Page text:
Outside-In vs Inside-Out Paradigms in Patients with Multiple Sclerosis

Antibodies attacking neurons. Conceptual computer illustration of autoimmune neurologic diseases.
Study researchers examined the different paradigms on the pathophysiology of MS, the outside-in and the inside-out theories.

According to the outside-in paradigm, microbes trigger the autoimmune pathogenic process leading to multiple sclerosis (MS), while the inside-out paradigm suggests the autoimmune pathogenic process is triggered by an internal event. Both concepts support the theory that MS develops following an autoimmune attack on the central nervous system, according to a review published in Annals of Clinical and Translational Neurology.

The immune system learns to tolerate necessary antigens, including self-antigens, and tolerance of self-antigens prevents development of autoimmune diseases. However, some self-antigens may escape negative selection in a process that remains incompletely understood.

While the cause of MS is unknown, studies have suggested the immune system has a significant role in the pathogenesis of the chronic neuroinflammatory disease. While many previous studies were undertaken to identify the events leading to the autoimmune reaction, data are limited.

According to the primary lesion theory posited in 1989 by Terence Wilkin, autoimmunity is a physiologic “response to sustained excess antigen turnover in diseased tissues (the primary lesion).”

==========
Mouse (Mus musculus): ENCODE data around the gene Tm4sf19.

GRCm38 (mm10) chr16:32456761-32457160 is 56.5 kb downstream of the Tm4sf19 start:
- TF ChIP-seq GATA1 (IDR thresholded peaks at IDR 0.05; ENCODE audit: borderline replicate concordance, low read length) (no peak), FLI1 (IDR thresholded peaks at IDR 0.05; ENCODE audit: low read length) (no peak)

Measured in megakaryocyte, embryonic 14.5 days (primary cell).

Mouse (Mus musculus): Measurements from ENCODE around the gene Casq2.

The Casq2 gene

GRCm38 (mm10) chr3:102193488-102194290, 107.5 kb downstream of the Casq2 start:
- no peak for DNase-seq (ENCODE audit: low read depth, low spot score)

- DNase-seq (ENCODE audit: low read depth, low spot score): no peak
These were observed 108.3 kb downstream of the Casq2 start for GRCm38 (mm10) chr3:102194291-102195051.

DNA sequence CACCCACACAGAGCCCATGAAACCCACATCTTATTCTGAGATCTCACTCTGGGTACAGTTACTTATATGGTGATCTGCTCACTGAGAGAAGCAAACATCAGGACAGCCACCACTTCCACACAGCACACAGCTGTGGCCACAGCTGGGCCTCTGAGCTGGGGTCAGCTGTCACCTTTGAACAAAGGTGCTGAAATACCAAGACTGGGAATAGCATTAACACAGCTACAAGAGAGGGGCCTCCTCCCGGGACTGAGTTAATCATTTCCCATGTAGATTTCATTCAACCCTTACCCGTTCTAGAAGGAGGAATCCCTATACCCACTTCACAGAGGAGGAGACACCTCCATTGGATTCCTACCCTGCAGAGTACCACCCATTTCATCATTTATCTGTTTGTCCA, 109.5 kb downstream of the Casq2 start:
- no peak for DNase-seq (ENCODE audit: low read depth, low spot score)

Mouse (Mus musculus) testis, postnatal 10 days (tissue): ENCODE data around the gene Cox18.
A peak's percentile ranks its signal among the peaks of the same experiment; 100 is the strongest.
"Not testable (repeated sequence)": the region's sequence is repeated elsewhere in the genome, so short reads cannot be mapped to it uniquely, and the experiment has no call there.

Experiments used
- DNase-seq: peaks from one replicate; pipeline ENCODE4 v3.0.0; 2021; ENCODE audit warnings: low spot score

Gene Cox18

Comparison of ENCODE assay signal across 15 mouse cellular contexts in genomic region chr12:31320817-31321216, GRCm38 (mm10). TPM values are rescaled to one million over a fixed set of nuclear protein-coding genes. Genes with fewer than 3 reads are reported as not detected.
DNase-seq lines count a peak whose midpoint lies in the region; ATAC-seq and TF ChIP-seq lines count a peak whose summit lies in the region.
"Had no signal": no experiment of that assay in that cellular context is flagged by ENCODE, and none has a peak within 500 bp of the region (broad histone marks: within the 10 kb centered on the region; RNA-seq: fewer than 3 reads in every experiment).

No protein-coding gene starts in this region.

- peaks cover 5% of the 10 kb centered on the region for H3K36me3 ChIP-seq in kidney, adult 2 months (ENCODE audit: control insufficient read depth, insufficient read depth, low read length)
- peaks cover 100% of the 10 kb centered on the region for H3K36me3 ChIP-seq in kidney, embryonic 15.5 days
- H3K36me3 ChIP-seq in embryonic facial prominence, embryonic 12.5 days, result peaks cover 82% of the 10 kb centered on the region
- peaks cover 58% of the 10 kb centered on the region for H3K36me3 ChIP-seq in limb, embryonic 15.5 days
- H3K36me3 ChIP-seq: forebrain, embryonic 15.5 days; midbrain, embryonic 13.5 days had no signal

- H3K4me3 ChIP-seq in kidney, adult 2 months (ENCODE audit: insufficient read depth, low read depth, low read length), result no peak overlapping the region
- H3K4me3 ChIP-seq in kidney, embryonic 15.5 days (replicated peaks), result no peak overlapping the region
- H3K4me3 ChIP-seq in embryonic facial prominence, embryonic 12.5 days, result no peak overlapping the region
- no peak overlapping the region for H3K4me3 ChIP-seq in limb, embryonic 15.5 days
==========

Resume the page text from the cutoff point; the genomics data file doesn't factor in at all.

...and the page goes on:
The outside-in concept is a paradigm based on an autoimmune process secondary to an exogenous trigger, such as an infection. It is believed that autoreactive T and B cells present in the immune repertoire of genetically susceptible hosts are activated by an infection.

According to the inside-out concept, the trigger for the autoimmune process is endogenous and develops from an antigen-experienced immune system that has been trained by the lifelong exposure to environmental and internal microbes.

Myelin blisters, swelling formed by focal detachments of myelin sheaths from seemingly normal axons, may be an early feature of myelin degeneration from which fragments carrying citrullinated antigens are released. The following disintegration of axon-myelin units possibly causes the excess systemic release of post-translationally modified myelin. T cells may hyper-react to these antigens and induce clinical and pathological aspects of MS.

The data support the Wikin’s primary lesion theory for autoimmunity in MS, as citrullinated myelin fragments released from the primary lesion lead to a secondary attack on the central nervous system by hyper-reactive T cells.

“It could be argued that autoimmunity in MS may result from a combination of outside–in and inside–out pathogenic events. However, the data discussed in this publication tilt the balance toward the notion that the core pathogenic process in MS essentially comprises an inside–out sequence of events,” concluded the researchers.


‘t Hart BA, Luchicchi A, Schenk GJ, Stys PK, Geurts JJG. Mechanistic underpinning of an inside-out concept for autoimmunity in multiple sclerosis. Ann Clin Transl Neurol. Published online June 22, 2021. doi:10.1002/acn3.51401